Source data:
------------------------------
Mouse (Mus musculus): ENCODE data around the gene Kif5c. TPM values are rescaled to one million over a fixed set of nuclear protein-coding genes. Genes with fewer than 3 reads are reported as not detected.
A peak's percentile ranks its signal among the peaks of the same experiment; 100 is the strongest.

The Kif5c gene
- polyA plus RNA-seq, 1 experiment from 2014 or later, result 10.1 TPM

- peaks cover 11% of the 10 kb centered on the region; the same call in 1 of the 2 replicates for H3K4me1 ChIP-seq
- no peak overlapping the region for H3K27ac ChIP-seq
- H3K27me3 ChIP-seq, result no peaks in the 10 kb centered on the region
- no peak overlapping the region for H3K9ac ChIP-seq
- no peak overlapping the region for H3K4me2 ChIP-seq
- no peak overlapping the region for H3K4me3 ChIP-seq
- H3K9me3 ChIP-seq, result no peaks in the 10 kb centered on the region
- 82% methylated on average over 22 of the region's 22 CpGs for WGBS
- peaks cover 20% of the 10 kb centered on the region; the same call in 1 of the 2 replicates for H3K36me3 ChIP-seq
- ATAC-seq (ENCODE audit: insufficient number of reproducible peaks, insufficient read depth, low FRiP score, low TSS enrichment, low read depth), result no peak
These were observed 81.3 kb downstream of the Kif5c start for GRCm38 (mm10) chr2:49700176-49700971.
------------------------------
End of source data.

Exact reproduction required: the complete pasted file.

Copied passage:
Mouse (Mus musculus): ENCODE data around the gene Kif5c. TPM values are rescaled to one million over a fixed set of nuclear protein-coding genes. Genes with fewer than 3 reads are reported as not detected.
A peak's percentile ranks its signal among the peaks of the same experiment; 100 is the strongest.

The Kif5c gene
- polyA plus RNA-seq, 1 experiment from 2014 or later, result 10.1 TPM

- peaks cover 11% of the 10 kb centered on the region; the same call in 1 of the 2 replicates for H3K4me1 ChIP-seq
- no peak overlapping the region for H3K27ac ChIP-seq
- H3K27me3 ChIP-seq, result no peaks in the 10 kb centered on the region
- no peak overlapping the region for H3K9ac ChIP-seq
- no peak overlapping the region for H3K4me2 ChIP-seq
- no peak overlapping the region for H3K4me3 ChIP-seq
- H3K9me3 ChIP-seq, result no peaks in the 10 kb centered on the region
- 82% methylated on average over 22 of the region's 22 CpGs for WGBS
- peaks cover 20% of the 10 kb centered on the region; the same call in 1 of the 2 replicates for H3K36me3 ChIP-seq
- ATAC-seq (ENCODE audit: insufficient number of reproducible peaks, insufficient read depth, low FRiP score, low TSS enrichment, low read depth), result no peak
These were observed 81.3 kb downstream of the Kif5c start for GRCm38 (mm10) chr2:49700176-49700971.